Rhubarb. Rhubarb. Rhubarb.
Rhubarb has been around in my life, like forever... Seriously. Since I was knee-high to a grasshopper. The irritating (but cute) little bug-child that was always underfoot. Back when being a know-it-all was still considered more "precocious" than annoying.
I always knew that at certain times of the year (long before I understood the whole "seasonal" thing...), there would be a pot of these long greeny-pinky things stewing. I knew that this made my mouth pucker - it looked like celery but it sure didn't taste like celery.
It grew in two patches behind the garage/ barn. And had huge green leaves. And it got MOWED AROUND - not over. (That's how I knew it was special...)
Dad would cut it up into pieces. And put it into a pot with lots of sugar and cook it. And we would eat it. Out of a bowl (I always made sure I kept sugar nearby so I could add extra). Everyone went crazy for it. (Except for a few people who claimed not to like it - which I SOOOOO didn't get... Yes, I had freakish taste buds even back then.) If we were lucky - a strawberry rhubarb pie would show up sometime thereafter...
And then it would go away. And not show up for a long time. And I would forget about this strange food that only seemed to show up in that spot behind the garage. (I never saw it in the store).
At some point in time, I finally placed a name to this mysterious food. As I grew older, this "odd" concoction left the perimiter of my radar. I suppose in the back of my mind, I knew it was there; but didn't pay much attention.
At some point, nostalgia kicked in and I began to remember those two little patches behind the garage. I started to pay attention to the seasons. And dad would (and still does) walk out back behind the garage with his jack knife and a plastic bag and cut a couple pounds for me. The big leafy greens from the top would get thrown into the field. The stalks would go into the bag.
At first, I wasn't too brave with my bounty. I would stew it and eat it out of the bowl, just like I remembered it from my childhood days. And then, I grew a little braver. Going from stewed to preserves. And then using it as a filling for pies and pastries and other sundry items.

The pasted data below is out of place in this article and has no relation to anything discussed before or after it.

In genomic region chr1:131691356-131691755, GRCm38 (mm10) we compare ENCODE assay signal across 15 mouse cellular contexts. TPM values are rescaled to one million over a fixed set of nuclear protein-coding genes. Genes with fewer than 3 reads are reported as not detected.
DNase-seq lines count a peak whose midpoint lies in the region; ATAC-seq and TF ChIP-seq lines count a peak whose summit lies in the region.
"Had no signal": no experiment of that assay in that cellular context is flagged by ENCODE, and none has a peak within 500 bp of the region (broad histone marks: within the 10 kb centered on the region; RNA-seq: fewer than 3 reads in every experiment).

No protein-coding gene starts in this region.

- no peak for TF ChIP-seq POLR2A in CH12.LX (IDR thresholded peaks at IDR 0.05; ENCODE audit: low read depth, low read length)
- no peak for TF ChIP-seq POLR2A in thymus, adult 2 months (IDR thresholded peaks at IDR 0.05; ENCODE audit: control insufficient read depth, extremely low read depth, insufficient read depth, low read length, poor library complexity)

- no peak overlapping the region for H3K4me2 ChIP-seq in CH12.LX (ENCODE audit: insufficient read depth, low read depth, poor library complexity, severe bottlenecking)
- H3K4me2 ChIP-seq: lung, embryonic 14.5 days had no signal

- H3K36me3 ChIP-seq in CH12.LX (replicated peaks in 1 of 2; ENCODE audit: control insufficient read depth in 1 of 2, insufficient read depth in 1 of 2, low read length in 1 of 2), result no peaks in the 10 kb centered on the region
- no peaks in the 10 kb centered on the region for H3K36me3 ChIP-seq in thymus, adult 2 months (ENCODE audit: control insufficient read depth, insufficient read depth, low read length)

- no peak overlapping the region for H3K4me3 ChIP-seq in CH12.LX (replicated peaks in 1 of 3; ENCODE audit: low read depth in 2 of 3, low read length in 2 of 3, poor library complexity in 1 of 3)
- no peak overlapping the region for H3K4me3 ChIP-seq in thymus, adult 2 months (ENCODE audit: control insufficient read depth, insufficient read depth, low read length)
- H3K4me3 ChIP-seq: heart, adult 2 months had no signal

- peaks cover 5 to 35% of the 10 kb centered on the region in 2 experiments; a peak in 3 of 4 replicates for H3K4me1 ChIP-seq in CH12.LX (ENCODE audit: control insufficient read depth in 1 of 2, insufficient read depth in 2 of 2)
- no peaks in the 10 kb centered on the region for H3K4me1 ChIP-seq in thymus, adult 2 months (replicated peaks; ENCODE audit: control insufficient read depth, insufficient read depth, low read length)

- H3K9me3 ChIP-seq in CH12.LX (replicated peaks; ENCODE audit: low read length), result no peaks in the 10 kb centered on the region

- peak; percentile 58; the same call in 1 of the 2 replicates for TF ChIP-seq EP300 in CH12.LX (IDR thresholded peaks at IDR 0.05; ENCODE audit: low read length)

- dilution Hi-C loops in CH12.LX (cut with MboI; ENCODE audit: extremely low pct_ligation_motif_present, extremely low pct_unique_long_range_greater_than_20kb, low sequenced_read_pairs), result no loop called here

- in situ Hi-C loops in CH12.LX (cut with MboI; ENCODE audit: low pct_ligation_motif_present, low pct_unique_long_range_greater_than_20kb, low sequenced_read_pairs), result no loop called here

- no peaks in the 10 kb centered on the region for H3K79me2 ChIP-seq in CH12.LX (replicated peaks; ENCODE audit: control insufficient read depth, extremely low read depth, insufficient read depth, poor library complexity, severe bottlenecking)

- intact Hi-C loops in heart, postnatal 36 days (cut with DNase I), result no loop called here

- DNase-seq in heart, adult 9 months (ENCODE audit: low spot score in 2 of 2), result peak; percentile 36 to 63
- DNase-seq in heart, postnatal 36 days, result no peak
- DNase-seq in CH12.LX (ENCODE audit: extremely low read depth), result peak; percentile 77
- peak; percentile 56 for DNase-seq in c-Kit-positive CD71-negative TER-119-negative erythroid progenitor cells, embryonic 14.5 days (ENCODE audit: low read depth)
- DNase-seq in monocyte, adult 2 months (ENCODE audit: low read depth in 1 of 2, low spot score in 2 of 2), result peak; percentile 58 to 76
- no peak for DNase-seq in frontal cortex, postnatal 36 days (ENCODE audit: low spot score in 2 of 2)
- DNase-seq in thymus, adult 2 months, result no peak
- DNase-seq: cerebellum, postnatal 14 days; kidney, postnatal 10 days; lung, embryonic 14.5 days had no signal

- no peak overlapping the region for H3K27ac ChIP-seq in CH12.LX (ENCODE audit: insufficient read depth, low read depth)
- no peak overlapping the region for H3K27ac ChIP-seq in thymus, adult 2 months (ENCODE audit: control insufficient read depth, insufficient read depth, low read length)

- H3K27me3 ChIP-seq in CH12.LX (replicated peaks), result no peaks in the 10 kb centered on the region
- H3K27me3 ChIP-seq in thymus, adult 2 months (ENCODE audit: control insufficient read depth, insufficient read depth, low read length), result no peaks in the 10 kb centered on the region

It took many years to realize what that little treasure was out behind my parent's garage/ barn. Or how lucky I was to have such easy access to the "fresh stuff". (I have seen some of the stuff in the stores, and let me tell you people... it ain't always pretty.) I know that I should probably just go ahead and transplant some of it over to my garage and start my own little patch. But somehow, it just wouldn't be the same....
Since rhubarb was in season, I chose to prepare it two ways. Why? Because I could, that's why. I started out with a rhubarb-hibiscus compote (shown above) & used it to make mini-crostatas.
Secondly, I made Dorie's roasted rhubarb (with strawberries - sorry, I had to dabble) - which, I guess was okay, because I think this was another non-recipe (more like a technique that screams "play with me").
The purpose of roasting the rhubarb is to keep the crunch going, right? I am certain that if I had not grown up on stewed rhubarb, I would have fallen in love with the texture and would be able to sop up bowls of this on it's own. But, alas! I was nursed on stewed rhubarb and that is what I most long for. It's a nostalgia thing...
M'thinks this would have been nice inside of a free-form crust...
Rhubarb Hibiscus Compote
Adapted from Kim Boyce's Good to the Grain
2 lbs rhubarb stalks, rinsed, ends trimmed and cut into 3/4" pieces (~6 cups, divided)
1 1/4 cups dark brown sugar
2 Tbs dried hibiscus flowers
Prepare the rhubarb as noted above. Place 4 cups of the prepared rhubarb in a heavy bottom 5-quart capacity pot. Place the hibiscus leaves in a cheesecloth bundle and place in the pot with the rhubarb. Add the brown sugar, stir to combine.
Cover the mixture and cook over medium-low heat for ~15 minutes until the rhubarb starts to break down. At this point, take the cover off and turn the heat up to medium and cook for another 15 minutes or so (stir continuously) until the rhubarb is thick and a spoon leaves a trail at the bottom of the pot.
During the last five minutes of cooking time, add the remaining two cups of rhubarb & stir to combine. (You want to leave these pieces with a bit of texture).
Remove pot from heat & pour mixture into a pie plate or baking dish to cool. Once the mixture is cool, remove the cheesecloth bundle (be sure to squeeze it out to make sure you are extracting any juice from it into the compote) & discard. Use as a filling or a condiment - the compote will keep well in a glass jar for about a week or so.
This post participates in French Fridays with Dorie. Come check out what everyone else has been up to!